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Cona v. Township of Washington

Superior Court of New Jersey, Appellate Division

August 29, 2018

CHRISTOPHER C. CONA, individually and as a class representative on behalf of others similarly situated, Plaintiff-Appellant,
TOWNSHIP OF WASHINGTON, Defendant-Respondent. SHARON DOWNS, individually and as a class representative on behalf of others similarly situated, Plaintiff-Appellant,
BOROUGH OF PAULSBORO, Defendant-Respondent. WILLIAM R. BRODY and KATHLEEN D. O'HARA, individually and on behalf of others similarly situated, Plaintiffs-Appellants,

          Argued May 24, 2018

          On appeal from Superior Court of New Jersey, Law Division, Gloucester County, Docket Nos. L-1602-15, L-0180-16, L-0487-16 and L-1102-15.

          Lewis G. Adler argued the cause for appellants (Lewis G. Adler, attorney; Lewis G. Adler, Roger C. Mattson and Paul DePetris, of counsel and on the briefs).

          Brian P. Shotts argued the cause for respondents Township of Washington (in A-5067-15) and Township of Deptford (in A-0443-16) (Grace, Marmero & Associates, LLP, attorneys; Brian P. Shotts, on the briefs).

          M. James Maley, Jr. argued the cause for respondent Borough of Paulsboro (in A-5615-15) (Maley Givens, PC, attorneys; M. James Maley, Jr. and Erin E. Simone, on the brief).

          James P. Pierson argued the cause for respondent City of Woodbury (in A-0443-16) (Angelini, Viniar & Freedman, LLP, attorneys; James P. Pierson, on the brief).

          Gary M. Marek argued the cause for respondents Borough of Westville and Borough of Glassboro (in A-0443-16) (Law Office of Timothy D. Scaffidi, attorneys; Gary M. Marek and Timothy D. Scaffidi, on the briefs).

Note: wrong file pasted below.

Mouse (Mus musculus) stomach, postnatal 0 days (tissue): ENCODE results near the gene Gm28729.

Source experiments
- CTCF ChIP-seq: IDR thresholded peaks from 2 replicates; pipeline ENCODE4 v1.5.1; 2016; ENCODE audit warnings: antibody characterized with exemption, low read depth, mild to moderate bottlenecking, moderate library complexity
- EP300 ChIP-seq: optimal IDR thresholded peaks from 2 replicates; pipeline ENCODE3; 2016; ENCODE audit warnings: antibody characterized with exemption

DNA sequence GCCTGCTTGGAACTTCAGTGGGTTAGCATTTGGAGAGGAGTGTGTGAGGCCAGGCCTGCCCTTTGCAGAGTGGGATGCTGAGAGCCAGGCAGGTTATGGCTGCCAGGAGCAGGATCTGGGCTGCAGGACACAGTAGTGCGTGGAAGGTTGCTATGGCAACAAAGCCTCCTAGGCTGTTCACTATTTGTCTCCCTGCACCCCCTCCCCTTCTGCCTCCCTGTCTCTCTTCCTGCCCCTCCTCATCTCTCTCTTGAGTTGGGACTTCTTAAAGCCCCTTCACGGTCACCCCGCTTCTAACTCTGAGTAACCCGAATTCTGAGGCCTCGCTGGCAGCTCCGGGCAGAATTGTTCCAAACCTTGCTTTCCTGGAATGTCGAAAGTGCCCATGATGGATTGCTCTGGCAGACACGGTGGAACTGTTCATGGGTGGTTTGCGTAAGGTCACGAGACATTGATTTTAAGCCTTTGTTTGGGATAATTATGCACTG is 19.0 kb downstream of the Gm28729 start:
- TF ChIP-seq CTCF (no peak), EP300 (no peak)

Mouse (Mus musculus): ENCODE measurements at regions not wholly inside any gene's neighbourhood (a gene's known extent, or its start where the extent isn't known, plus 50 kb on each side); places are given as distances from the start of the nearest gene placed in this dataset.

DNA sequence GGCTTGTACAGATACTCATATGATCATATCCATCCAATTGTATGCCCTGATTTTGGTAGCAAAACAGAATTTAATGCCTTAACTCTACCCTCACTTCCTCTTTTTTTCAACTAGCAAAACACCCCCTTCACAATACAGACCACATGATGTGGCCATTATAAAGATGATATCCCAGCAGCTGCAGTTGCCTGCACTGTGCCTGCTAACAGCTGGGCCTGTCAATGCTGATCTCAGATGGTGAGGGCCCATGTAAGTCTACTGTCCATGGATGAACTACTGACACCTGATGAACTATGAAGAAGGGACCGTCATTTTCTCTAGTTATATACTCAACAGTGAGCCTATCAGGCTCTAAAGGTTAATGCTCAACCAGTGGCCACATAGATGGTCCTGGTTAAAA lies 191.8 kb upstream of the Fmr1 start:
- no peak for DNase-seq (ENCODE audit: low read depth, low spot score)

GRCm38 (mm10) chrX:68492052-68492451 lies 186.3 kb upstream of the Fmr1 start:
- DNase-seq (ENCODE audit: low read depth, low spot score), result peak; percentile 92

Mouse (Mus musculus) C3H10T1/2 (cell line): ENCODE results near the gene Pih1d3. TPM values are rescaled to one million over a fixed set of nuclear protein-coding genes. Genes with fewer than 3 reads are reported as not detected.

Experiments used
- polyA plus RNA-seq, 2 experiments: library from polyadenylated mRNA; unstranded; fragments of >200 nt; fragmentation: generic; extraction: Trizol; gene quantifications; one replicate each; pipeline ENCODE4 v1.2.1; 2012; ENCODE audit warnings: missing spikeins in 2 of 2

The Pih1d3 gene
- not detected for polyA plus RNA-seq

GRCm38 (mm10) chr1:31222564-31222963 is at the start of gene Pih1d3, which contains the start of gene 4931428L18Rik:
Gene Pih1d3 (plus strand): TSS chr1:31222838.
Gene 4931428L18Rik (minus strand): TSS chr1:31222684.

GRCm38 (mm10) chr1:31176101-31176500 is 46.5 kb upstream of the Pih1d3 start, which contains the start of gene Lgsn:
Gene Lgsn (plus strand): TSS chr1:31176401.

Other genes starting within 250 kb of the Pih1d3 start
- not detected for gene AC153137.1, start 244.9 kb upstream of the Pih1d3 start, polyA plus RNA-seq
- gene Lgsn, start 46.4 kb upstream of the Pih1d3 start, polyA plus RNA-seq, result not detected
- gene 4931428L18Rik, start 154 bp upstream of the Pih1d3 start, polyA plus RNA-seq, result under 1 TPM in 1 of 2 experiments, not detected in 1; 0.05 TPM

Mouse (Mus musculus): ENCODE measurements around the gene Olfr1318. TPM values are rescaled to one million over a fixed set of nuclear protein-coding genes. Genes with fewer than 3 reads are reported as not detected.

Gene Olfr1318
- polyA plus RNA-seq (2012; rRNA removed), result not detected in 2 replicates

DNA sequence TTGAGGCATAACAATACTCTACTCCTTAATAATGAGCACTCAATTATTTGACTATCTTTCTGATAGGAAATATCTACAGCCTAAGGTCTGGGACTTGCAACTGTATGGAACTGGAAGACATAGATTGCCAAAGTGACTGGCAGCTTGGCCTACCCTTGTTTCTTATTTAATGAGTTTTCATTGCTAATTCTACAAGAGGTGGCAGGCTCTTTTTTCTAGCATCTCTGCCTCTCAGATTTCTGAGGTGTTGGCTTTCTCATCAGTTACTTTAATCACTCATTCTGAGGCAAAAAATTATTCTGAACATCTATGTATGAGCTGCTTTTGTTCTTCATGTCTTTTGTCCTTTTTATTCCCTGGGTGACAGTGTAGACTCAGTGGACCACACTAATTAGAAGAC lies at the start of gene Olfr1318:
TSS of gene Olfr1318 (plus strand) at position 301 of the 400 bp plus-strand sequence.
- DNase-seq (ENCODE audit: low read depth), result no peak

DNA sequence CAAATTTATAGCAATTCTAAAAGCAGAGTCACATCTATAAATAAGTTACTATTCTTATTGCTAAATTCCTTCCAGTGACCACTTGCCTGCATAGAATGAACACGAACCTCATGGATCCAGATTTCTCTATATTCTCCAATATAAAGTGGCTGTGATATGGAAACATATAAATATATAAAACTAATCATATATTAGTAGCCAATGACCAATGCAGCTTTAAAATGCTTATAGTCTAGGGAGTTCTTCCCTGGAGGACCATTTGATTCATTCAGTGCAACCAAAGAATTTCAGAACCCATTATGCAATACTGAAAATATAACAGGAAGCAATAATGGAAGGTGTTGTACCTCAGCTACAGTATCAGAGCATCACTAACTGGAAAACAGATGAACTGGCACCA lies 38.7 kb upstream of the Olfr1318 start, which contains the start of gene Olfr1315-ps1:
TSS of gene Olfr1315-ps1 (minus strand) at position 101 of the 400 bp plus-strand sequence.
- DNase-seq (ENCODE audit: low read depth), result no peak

Walter F. Kawalec, III argued the cause for respondent Borough of National Park (in A-0443-16) (Marshall Dennehey Warner Coleman & Goggin, attorneys; Walter F. Kawalec, III and Ashley L. Toth, on the brief).

          Before Judges Simonelli, Haas and Rothstadt.



         In these matters, which we considered back-to-back and have consolidated for purposes of writing one opinion, plaintiff landlords rely upon our opinion in Timber Glen Phase III, LLC v. Township of Hamilton, 441 N.J.Super. 514 (App. Div. 2015) in their appeals from orders[1] entered in the Law Division dismissing their complaints that alleged defendant municipalities' ordinances that required plaintiffs to pay certain license fees are ultra vires. In Timber Glen, the ordinance we reviewed required landlords to obtain a license before any residential rental unit could be occupied and pay an annual license fee of $100 per unit.[2] Id. at 519. The municipality contended it had authority under the Licensing Act, N.J.S.A. 40:52-1, to require such licenses and that its authority was compatible with its regulatory power under N.J.S.A. 40:48-2.12m. Id. at 523. The stand-alone license fee it charged was in addition to fees it required for mandatory "annual habitability inspections . . . ." Id. at 519.

         We rejected the municipality's position in Timber Glen, noting, "the powers to regulate and to license, although related, are discrete" and that the power to regulate did not include the power to require a license and payment of a fee. Id. at 526 (citation omitted). We concluded that a 1998 amendment to the Licensing Act prohibited the licensing of rental units rented for 175 days or more and that any ordinance attempting to impose such a requirement was "invalid as ultra vires and unenforceable." Id. at 532. However, we noted that "[o]ur opinion [was] confined to the authority to license and [did] not address [a municipality's] regulatory or inspection authority granted by other statutes designed to assure rental premises remain safe, building and fire code compliant and structurally sound." Id. at 532 n.4 (citation omitted).